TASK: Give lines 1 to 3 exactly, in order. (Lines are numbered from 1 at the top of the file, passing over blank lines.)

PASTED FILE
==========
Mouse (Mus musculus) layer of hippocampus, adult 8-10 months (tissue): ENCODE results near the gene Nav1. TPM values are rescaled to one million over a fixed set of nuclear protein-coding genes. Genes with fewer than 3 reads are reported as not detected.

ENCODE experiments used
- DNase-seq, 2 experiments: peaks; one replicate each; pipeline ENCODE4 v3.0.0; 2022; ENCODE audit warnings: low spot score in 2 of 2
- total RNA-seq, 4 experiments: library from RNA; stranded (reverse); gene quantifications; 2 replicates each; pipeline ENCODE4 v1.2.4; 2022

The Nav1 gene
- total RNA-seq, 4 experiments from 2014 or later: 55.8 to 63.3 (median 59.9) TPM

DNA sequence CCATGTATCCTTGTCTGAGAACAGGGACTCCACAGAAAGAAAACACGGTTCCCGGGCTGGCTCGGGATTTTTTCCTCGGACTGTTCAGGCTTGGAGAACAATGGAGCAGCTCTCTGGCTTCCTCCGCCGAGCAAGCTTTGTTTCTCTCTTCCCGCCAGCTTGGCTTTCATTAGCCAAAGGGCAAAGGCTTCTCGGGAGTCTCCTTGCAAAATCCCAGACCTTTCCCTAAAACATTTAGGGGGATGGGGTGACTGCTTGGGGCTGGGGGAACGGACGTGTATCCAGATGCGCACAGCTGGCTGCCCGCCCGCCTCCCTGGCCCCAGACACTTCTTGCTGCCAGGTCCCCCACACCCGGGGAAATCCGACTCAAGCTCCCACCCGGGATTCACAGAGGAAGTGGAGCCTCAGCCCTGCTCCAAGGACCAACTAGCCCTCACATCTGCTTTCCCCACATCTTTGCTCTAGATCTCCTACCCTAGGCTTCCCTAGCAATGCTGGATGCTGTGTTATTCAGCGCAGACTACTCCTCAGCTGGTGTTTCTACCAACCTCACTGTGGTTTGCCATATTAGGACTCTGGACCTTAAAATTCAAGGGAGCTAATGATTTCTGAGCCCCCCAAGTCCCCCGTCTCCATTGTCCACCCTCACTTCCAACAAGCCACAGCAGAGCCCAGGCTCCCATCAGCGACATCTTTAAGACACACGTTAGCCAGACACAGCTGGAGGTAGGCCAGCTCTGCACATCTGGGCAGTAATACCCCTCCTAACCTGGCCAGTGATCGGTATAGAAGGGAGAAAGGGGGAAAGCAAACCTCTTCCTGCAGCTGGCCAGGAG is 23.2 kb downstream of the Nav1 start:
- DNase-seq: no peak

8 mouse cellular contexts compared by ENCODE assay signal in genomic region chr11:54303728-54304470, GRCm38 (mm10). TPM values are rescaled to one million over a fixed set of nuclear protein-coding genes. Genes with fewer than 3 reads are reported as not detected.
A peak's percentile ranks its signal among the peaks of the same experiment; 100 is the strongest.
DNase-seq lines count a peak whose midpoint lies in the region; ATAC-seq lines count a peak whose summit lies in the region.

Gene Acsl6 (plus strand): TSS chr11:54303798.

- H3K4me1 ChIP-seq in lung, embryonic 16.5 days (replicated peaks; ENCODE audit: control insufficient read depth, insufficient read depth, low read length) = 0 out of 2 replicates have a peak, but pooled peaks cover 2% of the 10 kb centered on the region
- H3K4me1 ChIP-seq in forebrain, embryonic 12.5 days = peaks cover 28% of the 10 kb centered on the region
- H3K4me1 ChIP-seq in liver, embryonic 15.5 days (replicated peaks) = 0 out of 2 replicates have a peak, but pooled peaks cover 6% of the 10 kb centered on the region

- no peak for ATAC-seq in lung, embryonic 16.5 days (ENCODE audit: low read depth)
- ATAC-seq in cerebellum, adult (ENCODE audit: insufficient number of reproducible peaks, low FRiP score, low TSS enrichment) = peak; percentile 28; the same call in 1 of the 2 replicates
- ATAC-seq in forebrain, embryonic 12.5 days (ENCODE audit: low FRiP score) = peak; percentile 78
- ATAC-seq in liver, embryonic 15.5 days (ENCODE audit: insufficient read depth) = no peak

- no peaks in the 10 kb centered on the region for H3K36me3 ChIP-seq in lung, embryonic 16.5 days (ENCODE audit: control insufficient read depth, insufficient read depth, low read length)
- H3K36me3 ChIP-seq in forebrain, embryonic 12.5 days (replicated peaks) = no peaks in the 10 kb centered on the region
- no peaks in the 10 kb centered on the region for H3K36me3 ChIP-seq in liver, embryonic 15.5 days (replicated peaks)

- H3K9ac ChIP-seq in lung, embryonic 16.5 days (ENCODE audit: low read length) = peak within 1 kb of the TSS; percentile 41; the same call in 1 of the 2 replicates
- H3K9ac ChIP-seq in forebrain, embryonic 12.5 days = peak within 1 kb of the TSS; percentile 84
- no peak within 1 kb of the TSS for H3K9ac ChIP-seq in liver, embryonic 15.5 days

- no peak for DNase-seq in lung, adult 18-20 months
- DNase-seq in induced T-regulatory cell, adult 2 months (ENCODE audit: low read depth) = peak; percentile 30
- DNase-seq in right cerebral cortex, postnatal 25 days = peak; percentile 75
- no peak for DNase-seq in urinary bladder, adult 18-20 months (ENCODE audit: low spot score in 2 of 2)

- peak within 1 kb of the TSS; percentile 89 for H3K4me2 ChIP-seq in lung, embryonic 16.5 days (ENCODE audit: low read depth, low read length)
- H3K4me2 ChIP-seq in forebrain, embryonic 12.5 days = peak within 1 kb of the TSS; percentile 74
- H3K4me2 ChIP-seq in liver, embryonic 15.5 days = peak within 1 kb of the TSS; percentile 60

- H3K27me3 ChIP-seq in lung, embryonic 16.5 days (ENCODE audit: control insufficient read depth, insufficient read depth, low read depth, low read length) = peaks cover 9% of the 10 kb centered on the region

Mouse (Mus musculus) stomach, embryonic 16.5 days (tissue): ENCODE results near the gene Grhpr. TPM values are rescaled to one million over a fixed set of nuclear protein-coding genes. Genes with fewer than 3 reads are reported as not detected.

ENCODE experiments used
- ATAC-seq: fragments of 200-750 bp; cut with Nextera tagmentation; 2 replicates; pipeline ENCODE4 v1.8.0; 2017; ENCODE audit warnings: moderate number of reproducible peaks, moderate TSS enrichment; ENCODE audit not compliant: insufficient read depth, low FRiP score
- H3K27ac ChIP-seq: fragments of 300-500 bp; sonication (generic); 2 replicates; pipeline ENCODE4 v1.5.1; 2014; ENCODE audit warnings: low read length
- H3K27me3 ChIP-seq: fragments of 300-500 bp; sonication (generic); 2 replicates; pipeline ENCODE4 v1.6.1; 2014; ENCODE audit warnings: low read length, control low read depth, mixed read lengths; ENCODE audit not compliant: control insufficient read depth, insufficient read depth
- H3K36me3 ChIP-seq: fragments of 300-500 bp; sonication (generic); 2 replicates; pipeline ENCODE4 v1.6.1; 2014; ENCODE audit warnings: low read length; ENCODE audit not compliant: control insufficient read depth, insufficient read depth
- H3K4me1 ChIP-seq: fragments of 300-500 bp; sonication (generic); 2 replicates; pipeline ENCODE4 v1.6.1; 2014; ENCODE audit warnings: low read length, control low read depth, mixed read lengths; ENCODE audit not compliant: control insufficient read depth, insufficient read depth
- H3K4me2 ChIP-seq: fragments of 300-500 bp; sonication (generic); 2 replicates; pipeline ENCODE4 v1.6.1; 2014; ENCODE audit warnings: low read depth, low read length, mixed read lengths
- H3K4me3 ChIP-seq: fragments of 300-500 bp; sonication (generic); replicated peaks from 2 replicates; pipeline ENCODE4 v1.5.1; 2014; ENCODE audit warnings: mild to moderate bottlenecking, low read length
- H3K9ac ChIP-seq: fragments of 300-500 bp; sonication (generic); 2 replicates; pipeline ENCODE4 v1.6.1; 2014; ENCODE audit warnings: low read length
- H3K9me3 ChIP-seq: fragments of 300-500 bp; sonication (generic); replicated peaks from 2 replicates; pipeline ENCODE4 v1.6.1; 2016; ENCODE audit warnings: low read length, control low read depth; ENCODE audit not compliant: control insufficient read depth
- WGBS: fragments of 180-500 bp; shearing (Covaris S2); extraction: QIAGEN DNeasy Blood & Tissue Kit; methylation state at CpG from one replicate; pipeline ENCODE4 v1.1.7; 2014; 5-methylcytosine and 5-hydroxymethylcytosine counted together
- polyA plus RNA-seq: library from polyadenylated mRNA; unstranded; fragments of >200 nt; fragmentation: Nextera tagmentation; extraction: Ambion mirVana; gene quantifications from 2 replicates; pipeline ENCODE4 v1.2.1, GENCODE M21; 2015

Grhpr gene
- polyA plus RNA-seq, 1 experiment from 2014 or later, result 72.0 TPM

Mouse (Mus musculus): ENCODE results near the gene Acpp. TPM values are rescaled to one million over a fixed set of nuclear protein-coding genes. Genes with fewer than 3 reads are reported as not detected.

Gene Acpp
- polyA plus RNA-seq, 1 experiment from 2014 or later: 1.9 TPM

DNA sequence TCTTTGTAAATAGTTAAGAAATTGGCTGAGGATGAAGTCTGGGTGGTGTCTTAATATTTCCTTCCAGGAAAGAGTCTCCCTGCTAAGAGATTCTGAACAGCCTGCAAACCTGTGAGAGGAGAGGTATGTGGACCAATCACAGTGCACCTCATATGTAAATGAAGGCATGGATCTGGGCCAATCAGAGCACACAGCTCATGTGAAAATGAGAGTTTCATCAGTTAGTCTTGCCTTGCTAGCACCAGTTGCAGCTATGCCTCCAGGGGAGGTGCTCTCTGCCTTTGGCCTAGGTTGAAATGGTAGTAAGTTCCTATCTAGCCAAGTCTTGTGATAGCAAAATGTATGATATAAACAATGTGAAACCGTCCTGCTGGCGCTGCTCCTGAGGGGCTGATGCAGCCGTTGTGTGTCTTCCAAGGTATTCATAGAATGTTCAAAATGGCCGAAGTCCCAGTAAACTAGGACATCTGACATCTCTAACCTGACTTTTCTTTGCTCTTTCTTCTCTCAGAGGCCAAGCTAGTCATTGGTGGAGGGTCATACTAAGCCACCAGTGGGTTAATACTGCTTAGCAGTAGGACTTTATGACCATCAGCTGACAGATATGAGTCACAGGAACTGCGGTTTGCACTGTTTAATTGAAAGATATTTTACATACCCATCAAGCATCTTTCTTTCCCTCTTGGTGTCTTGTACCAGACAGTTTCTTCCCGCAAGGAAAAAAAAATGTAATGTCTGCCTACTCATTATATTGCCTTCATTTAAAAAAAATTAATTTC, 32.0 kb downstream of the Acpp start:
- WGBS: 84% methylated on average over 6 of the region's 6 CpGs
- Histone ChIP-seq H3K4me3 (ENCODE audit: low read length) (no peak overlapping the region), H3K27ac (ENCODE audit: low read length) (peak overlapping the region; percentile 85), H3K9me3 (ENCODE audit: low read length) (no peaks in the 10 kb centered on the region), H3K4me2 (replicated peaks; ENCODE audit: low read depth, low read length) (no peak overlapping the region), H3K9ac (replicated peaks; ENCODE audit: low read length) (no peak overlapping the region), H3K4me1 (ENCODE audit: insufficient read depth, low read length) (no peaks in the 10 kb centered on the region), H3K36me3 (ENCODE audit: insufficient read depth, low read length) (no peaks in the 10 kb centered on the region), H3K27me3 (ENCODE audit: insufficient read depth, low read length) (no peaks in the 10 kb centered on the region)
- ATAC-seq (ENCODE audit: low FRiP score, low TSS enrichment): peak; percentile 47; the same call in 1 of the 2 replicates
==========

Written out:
Mouse (Mus musculus) layer of hippocampus, adult 8-10 months (tissue): ENCODE results near the gene Nav1. TPM values are rescaled to one million over a fixed set of nuclear protein-coding genes. Genes with fewer than 3 reads are reported as not detected.

ENCODE experiments used
- DNase-seq, 2 experiments: peaks; one replicate each; pipeline ENCODE4 v3.0.0; 2022; ENCODE audit warnings: low spot score in 2 of 2